How To Keep Meeting Hosts Happy and Encourage Repeat Bookings

If you want to get repeat business from your conference organisers, you need to keep the conference host happy. As a regular user of conference facilities here is my hit list of the things every hotel or conference centre needs to remember to get the organiser (and delegates) going out of their way to come back to your hotel

  1. Confirm the booking – date, room size, set up, what’s included and what’s not.
  2. Put this in a format that is easy for the booker to pass on to the host
  3. Recognise that the host may not always have been involved with the booking, and not everything will always be exactly as they would like it – Be flexible to changes.
  4. If the room has natural light, make use of these. So many hotels put the presenter and screen in front of the window then end up having to close the curtains (and waste power by having all the lights on – where is the logic in this?)
  5. Before arrival – check that the room is ready and that all equipment works. Simple things such as sufficient flip chart paper, that the projector lens is clean (when was the last time yours saw a cleansing wipe?), the stationery box is stocked with basics such as blue tack, there is a waste paper bin
  6. Ensure all running cables are covered with a cable mat
  7. If it is a presentation or training event, provide the presenter with a table to put all their papers, etc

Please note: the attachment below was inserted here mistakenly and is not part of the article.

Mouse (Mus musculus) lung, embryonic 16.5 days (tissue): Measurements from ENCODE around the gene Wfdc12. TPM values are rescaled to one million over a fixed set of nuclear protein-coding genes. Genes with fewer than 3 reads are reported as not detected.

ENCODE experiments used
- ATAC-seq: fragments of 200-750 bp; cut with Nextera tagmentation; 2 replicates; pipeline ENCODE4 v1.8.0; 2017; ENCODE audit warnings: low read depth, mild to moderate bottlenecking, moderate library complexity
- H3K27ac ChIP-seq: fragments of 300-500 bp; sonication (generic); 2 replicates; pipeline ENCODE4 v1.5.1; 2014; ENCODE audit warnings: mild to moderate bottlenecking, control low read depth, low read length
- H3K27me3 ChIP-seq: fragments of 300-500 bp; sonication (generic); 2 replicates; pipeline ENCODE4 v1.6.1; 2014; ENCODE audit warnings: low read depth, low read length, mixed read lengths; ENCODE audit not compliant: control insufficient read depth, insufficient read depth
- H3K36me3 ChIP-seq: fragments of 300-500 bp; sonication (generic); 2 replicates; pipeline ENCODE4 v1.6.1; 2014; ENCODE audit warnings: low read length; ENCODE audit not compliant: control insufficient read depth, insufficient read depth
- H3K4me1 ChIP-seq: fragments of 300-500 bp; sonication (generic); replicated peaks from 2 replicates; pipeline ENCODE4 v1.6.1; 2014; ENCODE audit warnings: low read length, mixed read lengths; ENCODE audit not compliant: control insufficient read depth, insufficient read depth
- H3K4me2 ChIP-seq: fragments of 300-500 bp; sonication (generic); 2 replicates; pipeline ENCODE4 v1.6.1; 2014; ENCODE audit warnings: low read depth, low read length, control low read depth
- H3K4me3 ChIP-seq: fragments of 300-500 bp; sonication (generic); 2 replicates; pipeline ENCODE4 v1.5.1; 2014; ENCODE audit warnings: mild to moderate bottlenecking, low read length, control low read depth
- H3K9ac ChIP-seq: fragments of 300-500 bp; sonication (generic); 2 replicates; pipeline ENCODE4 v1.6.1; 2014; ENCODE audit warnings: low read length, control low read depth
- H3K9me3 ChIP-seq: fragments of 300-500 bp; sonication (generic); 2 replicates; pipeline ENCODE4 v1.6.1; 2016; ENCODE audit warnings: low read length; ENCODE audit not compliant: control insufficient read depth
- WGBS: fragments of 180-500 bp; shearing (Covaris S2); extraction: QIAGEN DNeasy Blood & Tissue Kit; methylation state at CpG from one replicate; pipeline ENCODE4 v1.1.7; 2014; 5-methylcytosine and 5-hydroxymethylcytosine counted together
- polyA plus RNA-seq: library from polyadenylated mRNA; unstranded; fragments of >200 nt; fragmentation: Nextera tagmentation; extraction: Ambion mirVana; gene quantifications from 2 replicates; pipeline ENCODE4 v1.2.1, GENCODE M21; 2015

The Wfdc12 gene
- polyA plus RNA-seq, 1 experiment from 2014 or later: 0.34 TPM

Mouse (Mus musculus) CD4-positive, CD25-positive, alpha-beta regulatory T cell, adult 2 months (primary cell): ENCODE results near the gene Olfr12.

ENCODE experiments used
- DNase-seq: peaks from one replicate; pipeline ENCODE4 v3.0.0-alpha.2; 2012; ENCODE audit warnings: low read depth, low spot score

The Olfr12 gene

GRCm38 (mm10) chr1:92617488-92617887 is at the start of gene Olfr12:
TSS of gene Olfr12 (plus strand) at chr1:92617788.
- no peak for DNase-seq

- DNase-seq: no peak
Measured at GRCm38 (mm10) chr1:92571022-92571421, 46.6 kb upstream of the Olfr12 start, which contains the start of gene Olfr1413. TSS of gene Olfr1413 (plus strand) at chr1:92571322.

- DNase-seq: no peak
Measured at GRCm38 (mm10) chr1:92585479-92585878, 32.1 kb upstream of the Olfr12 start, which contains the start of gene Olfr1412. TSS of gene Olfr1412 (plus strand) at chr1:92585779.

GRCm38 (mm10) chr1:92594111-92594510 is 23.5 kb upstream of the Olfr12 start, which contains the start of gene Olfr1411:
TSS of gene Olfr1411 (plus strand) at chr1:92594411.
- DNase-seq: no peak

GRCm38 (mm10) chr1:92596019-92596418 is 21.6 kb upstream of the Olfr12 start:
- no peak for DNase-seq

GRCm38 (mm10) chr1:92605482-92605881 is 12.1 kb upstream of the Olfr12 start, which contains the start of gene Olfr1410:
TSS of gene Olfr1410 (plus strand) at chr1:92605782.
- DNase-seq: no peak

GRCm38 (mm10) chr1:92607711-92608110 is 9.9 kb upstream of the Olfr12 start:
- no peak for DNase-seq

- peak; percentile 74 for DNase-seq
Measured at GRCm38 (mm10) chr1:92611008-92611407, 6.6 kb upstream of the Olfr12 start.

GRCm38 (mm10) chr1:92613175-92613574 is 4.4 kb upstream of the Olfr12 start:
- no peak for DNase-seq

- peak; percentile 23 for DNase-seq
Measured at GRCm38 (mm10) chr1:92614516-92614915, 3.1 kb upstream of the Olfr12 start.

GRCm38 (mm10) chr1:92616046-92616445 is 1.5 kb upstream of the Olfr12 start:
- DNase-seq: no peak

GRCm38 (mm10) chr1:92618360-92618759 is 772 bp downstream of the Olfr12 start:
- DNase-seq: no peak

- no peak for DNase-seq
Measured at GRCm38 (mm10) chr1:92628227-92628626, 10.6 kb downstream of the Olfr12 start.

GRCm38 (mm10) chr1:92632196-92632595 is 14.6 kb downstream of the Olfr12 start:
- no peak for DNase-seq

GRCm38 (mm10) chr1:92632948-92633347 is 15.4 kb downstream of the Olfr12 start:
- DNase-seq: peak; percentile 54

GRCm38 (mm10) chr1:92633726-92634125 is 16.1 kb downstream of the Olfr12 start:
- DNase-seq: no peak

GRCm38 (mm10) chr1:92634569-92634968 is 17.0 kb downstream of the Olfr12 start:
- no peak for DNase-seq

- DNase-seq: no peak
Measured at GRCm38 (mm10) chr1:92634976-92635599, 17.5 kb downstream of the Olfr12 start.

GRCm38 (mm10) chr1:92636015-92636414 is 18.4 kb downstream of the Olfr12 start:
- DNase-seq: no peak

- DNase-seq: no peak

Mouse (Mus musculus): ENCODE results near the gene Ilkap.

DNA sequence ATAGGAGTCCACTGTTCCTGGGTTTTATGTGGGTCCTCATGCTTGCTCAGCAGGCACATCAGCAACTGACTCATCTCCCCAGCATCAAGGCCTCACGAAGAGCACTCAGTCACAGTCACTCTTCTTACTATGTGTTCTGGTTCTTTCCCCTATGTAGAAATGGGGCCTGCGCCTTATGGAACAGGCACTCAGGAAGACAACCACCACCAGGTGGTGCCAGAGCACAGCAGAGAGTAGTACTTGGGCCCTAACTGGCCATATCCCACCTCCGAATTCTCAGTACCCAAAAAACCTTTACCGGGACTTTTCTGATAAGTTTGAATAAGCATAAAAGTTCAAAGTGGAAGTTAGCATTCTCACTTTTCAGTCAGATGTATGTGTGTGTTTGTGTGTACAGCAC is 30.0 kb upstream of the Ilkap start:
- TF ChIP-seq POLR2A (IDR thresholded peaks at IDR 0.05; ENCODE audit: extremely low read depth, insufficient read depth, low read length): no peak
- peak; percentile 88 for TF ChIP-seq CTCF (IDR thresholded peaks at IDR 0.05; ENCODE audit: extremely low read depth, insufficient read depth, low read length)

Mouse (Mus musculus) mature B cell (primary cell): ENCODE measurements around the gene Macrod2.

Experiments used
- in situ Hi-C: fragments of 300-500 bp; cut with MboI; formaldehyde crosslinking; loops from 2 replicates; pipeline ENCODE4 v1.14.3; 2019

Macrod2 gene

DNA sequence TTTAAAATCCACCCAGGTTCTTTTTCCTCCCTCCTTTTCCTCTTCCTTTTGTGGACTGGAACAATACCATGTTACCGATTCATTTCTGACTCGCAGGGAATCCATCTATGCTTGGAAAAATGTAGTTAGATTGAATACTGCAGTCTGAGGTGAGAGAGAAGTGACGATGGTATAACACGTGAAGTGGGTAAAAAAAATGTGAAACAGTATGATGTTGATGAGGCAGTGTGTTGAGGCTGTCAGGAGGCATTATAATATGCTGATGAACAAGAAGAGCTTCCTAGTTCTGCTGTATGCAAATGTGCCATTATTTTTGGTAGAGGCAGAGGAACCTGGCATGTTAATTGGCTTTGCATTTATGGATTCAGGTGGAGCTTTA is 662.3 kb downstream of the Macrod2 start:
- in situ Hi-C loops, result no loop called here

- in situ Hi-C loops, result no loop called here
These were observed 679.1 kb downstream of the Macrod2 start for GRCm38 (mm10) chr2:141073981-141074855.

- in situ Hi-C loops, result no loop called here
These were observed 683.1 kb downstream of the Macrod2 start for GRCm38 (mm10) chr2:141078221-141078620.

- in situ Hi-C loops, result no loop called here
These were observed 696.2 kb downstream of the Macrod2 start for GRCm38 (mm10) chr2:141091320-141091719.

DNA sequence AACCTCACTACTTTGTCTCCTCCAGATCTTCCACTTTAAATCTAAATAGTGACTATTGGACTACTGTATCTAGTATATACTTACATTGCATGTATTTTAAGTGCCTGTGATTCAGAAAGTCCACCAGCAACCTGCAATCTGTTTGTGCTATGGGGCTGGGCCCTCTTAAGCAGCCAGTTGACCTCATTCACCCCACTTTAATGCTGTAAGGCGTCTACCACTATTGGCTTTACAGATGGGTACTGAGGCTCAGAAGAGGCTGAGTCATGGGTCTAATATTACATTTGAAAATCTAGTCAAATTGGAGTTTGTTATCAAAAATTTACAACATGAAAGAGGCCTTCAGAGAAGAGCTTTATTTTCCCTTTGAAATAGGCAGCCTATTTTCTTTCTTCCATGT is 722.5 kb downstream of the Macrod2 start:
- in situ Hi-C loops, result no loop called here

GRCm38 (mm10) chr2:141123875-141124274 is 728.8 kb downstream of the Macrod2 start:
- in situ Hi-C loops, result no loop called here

8. If any materials have been couriered or sent on ahead to the hotel, ensure these are already in the room
  9. On arrival allow the host time to get settled after their journey, and as a minimum go to the cloakroom and see the room, before going through the detail of refreshment breaks, etc
  10. Ensure someone is on hand to help with any last minute changes to the set up and in particular showing them how any equipment – projectors, air con, etc works, and going through fire and facilities
  11. Offer refreshments to the host in advance of the other participants arriving, so they have a chance to enjoy theirs before being ‘on show’.
  12. Check refreshment and break times and ensure these arrive on time.
  13. Check with the host regarding duration of breaks – some meeting timetables are very tight, and don’t allow for a leisurely one-hour lunch (one hotel I used recently took 1½ hours to serve our lunch – our timetable only allowed for 40 minutes, so I had to cut out 50 minutes from the afternoon timetable!)
  14. Be prepared to be flexible with break timings – agendas don’t always run on time.
  15. Make it easy for the host to contact someone without having to chase around the hotel to find you if there is a problem.
  16. Provide refreshments or lunch away from the meeting room whenever possible to allow a change of scene
  17. Check with host if they are happy for staff to enter the room during day to clear cups, etc
  18. Be imaginative with your buffet menus – no one wants to eat bread and pastry every day
  19. Clearly distinguish between coffee flasks and hot water flasks (this cuts down on wastage too as you wont have people pouring coffee onto tea bags!)
  20. Provide hosts with a method of securing the room without having to find a member of staff. (And ensure it can be left unlocked if need be for people to get in and out easily). Ensure staff servicing the room during breaks locks it again afterwards.
  21. At the end of the day ask the host for their feedback – they will welcome the opportunity to lat you know, especially if they have further events booked with you. -And you will learn what needs attention.
  22. And finally aim to do something exceptional, some thing different or special by which you will be remembered and you will increase your chances 10 fold of getting referral or repeat business.